My wife had an enormous hole jack-hammered into her jaw yesterday. Her dentist implanted a post, on which a crown will later be placed. The procedure’s a bit pricey, but compared to what she’s worth, the cost is 1 divided by infinity.
The dentist numbed the area with a bucket-full of Lidocaine. My wife is one of the happy few whose mouth resists anesthetic. So by the time she was ready for the procedure, she was deadened from her esophagus to the back of her skull. Then they opened her jaw like she was an anaconda and worked on her with the world’s tiniest hammer-drill. For the final step they jammed a shiny silver post into the hole. It reminded me of the spike driven at the meeting of the transcontinental railroad.
The nurse brought her to me in a wheelchair. She needed it. The dentist had wanted to protect my wife from anxiety, so he’d prescribed Ativan for her to take before the procedure. One of my friends took this drug for anxiety a while back. The dentist gave my wife eight times as much as that fellow took, so she was unable to walk. However, she was able to stumble from the wheelchair into the passenger seat of our car. On the drive home she chatted with Buddha and the Tooth Fairy about what a bitch Glenda the Good really is.
We arrived home. As I guided my sweetie into the house she mumbled about needing to clean the litter boxes and wash clothes, as soon as she sits down for a few minutes. I told her it’s all taken care of, and that she’ll probably sleep the rest of the day. She then drifted into the kitchen, where she sagged against various kitchen counters and prepared her ibuprofen, her antibiotics, some tea, and other necessities, while I hovered, trying to aim her at a chair and making sure she didn’t put rat poison in her tea.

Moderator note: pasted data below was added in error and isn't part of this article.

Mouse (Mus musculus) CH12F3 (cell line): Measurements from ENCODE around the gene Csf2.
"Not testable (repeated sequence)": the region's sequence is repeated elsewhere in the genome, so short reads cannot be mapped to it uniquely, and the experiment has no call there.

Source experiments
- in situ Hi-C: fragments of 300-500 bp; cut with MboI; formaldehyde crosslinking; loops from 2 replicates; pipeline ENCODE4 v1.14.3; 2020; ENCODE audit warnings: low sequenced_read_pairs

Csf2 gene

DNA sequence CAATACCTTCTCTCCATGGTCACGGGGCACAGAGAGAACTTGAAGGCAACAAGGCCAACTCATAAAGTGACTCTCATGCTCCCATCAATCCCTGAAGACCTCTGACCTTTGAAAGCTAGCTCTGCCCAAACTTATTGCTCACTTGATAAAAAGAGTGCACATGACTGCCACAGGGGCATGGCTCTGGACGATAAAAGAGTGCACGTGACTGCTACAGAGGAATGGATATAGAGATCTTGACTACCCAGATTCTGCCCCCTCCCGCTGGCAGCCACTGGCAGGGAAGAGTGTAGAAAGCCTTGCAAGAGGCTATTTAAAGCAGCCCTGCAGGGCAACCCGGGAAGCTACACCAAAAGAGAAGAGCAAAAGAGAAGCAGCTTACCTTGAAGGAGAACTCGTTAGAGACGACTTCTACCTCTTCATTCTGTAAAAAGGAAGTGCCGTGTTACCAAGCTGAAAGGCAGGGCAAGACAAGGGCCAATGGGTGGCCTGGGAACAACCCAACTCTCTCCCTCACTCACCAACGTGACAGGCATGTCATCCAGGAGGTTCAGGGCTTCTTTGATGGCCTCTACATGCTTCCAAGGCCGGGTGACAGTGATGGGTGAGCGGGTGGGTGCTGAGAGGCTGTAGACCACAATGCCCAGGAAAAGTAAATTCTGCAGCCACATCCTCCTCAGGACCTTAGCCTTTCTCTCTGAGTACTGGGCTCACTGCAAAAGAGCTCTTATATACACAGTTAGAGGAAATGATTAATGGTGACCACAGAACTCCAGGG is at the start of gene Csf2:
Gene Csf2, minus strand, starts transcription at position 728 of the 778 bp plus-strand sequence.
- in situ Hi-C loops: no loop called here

At last she sat enfolded in her favorite recliner, which we call “The Womb.” She had a small table beside her holding tea, water, ibuprofen, and an icepack. On the other side sat tissues, two TV remote controls, and an iPad. Two cats drowsed across her legs and tummy. I crept off to let her sleep. She called me back, wanting to know how long she should leave on the icepack, how long she should leave it off before putting it on again, and what time she could stop using the thing altogether. I answered her questions and resumed my creeping.
Over the next few hours, when I checked she was sometimes asleep and sometimes not. The TV played programs occasionally interesting enough for her to look at. I brought her some yogurt, which was good exercise since she had to repel a cat attempting to seize it. Evening found her vertical and in the kitchen, stable on her feet, and talking about food.
“I don’t know why I’m so tired,” she said with perfect sincerity.
“You went through a lot today. And you had a lot of Ativan.”
As she selected a tomato she did not reply, and she gave no sign that she accepted my hypothesis.
I tried again. “It’ll probably take a little while to recover. They carved a big hole in your head.”
She didn’t look up from slicing her tomato. “When I had my tooth pulled I didn’t feel like this.”
“Well, this was a different procedure. This was probably harder on you.”
She didn’t respond.
I considered reiterating that she’d swallowed enough Ativan to kill a pony. But I realized that my arguments meant nothing stacked against her determination to press on and function, even if wild dogs were chewing off her leg. She’s a rock. You can drill a big hole in a rock, and it just keeps rolling.
So, instead I kissed her head on the side away from the new hole. “I imagine you’ll feel better soon.”
She flipped me a smile that was a bit pained on the left side. “Thanks for doing the kitty litter.”